You may be eligible for a special enrollment period if you have a life change. This lets you purchase your private insurance outside of regular enrollment, or change your plan.
The ACA considers the following events "life changes":
- Change in family status: Divorce, marriage, having a baby, adopting a child
- Moving: Moving to a new coverage area with access to different health plans
- Change in citizenship status: Becoming a U.S. citizen or national
- Indian tribal status: Gaining tribal status
- Loss of regular coverage: Losing job-based coverage, loss through divorce, COBRA expiration, aging out of parent's plan, losing student plan after graduating college
- Domestic violence victim: If you are a victim of domestic abuse and previously could not enroll separately from your spouse
- If already enrolled in coverage through the ACA: Any change in income, profession, or household status
- Special circumstance: Extraordinary medical condition or natural disaster that prevented you from enrolling during the standard enrollment period
There may be other, more complex situations making you eligible for a life change, such as leaving incarceration. Check with the Health Insurance Marketplace to see if you qualify.
If you do qualify for a life change, you must report it. Keep reading to find out how.
Reporting Life Changes for the Affordable Care Act (ACA)
Typically, you have 60 days from your qualifying life event to report it to the ACA. However, you should report it as soon as possible. You may only report life changes online or by phone.
To report changes online, log in to your account at the health insurance marketplace website. Select your application, and choose "Report a life change." The program may ask you to upload documentation to prove your life change, like a marriage certificate or divorce decree. Ensure you have your documents in electronic format and ready to upload. The website will walk you through the process.
Once you report a life change, you'll receive a notice telling you if you qualify for the special enrollment period and if you're eligible for lower costs on your existing plan. If you do qualify for the special enrollment period, you can then enroll online or by phone.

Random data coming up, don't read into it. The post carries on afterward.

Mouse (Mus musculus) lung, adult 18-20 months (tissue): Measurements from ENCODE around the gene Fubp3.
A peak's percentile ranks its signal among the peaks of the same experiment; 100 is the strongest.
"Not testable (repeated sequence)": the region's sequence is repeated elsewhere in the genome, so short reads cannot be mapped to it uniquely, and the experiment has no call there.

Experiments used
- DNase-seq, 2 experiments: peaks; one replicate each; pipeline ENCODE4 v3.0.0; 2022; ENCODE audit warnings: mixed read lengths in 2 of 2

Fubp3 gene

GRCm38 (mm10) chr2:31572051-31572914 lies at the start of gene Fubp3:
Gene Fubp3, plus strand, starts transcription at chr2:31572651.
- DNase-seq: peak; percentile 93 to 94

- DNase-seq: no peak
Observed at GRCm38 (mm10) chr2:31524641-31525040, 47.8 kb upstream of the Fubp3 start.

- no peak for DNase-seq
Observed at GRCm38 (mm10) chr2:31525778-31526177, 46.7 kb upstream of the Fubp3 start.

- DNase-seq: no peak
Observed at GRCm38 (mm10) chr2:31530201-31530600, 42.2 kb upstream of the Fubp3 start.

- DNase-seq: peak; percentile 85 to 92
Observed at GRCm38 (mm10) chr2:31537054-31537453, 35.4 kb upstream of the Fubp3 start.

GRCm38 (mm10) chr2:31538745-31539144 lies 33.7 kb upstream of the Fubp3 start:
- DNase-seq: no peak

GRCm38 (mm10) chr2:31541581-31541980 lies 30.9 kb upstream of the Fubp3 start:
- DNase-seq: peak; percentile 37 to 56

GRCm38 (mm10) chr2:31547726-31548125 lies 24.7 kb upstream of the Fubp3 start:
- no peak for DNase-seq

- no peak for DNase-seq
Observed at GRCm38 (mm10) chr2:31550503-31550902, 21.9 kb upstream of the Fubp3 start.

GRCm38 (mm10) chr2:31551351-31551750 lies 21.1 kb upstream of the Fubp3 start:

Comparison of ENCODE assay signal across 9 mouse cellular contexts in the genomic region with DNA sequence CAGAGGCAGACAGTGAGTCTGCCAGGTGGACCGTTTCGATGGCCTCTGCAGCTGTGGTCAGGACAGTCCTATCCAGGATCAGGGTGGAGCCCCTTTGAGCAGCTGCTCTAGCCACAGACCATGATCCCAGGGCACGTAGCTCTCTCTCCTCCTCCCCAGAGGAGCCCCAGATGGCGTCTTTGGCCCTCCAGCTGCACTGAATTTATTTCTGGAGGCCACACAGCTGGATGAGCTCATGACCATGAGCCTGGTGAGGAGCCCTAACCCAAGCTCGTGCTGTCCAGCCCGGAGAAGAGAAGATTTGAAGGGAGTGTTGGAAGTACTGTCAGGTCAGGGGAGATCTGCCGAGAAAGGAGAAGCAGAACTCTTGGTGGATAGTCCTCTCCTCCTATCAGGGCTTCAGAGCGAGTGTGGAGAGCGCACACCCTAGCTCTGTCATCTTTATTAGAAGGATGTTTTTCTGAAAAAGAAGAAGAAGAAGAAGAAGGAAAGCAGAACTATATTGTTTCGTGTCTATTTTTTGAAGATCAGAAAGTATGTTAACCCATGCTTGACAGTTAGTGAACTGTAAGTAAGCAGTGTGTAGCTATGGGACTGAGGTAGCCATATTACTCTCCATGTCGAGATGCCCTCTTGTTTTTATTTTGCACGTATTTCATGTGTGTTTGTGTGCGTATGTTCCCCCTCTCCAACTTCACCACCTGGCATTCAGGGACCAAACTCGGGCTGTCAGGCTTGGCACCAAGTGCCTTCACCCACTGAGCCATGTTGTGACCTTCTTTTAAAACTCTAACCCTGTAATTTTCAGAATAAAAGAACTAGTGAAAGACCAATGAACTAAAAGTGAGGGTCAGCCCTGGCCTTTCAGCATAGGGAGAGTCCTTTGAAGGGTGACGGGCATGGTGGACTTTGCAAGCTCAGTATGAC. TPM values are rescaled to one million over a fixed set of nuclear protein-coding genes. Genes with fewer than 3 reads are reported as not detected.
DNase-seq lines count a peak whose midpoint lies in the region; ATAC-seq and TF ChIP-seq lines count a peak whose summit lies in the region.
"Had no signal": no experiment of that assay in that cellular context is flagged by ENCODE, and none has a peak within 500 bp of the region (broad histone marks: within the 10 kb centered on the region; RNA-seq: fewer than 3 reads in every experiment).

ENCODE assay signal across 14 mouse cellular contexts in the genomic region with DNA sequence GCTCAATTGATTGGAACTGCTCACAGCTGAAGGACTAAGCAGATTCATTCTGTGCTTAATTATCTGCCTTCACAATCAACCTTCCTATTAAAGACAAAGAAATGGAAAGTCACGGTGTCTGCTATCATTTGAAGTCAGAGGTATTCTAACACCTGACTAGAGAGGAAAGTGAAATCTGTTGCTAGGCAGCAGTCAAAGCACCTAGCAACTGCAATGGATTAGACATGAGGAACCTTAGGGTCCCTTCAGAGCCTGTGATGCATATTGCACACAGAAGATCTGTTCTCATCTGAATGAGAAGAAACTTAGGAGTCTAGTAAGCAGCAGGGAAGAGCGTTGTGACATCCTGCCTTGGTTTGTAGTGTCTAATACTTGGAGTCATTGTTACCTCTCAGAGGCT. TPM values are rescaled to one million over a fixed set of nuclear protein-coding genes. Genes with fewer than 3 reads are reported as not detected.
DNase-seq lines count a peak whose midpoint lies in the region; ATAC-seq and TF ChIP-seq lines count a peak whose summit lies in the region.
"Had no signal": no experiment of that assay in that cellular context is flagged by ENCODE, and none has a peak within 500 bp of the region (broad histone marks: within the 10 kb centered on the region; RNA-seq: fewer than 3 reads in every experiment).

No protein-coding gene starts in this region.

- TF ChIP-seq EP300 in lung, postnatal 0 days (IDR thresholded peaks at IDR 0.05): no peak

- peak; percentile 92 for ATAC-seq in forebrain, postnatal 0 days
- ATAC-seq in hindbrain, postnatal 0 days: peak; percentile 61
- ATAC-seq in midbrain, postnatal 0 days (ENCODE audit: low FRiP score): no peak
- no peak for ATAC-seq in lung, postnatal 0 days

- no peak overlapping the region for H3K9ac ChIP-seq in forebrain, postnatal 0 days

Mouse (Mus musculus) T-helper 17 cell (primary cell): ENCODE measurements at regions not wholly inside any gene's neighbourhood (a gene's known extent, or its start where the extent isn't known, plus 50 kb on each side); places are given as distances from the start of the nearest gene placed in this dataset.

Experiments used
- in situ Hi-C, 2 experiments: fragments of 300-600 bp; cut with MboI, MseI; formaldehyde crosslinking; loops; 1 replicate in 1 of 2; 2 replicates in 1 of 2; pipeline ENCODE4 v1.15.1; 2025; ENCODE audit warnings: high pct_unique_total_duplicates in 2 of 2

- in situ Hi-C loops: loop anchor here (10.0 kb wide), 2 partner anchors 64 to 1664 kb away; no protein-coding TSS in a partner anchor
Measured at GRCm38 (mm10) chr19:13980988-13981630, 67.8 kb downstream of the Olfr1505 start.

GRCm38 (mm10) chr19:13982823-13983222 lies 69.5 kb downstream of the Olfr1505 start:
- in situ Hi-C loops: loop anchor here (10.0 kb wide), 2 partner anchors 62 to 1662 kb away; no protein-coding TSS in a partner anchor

If your tax credit has changed, you can't change plans, but you can adjust the amount of the credit you want to apply to your monthly premium. And remember, if your life change includes a change of name or address, remember to update your profile information as well.
- Fishman, Stephen, J.D. "Will You Qualify for Obamacare Tax Credits in 2014?" Nolo. 2014. (Oct. 19, 2014) http://www.nolo.com/legal-encyclopedia/will-you-qualify-obamacare-tax-credits-2014.html
- Health Insurance Marketplace. "A one-page guide to the Health Insurance Marketplace." Healthcare.gov. 2014. (Oct. 19, 2014) https://www.healthcare.gov/quick-guide/
- Health Insurance Marketplace. "Apply with a Special Enrollment Period." Healthcare.gov. 2014. (Oct. 19, 2014) https://www.healthcare.gov/coverage-outside-open-enrollment/special-enrollment-period/
- Health Insurance Marketplace. "Reporting life & income changes to the Marketplace." Healthcare.gov. 2014. (Oct. 19, 2014) https://www.healthcare.gov/how-do-i-report-life-changes-to-the-marketplace/
- Kaiser Family Foundation. "Subsidy Calculator." 2014. (Oct. 19, 2014) http://kff.org/interactive/subsidy-calculator/
- TurboTax. "What Life Events Qualify for a Special Enrollment Period Under the Affordable Care Act." Intuit. June 6, 2014. (Oct. 19, 2014) http://blog.turbotax.intuit.com/2014/06/06/what-life-events-qualify-for-a-special-enrollment-period-under-the-affordable-care-act/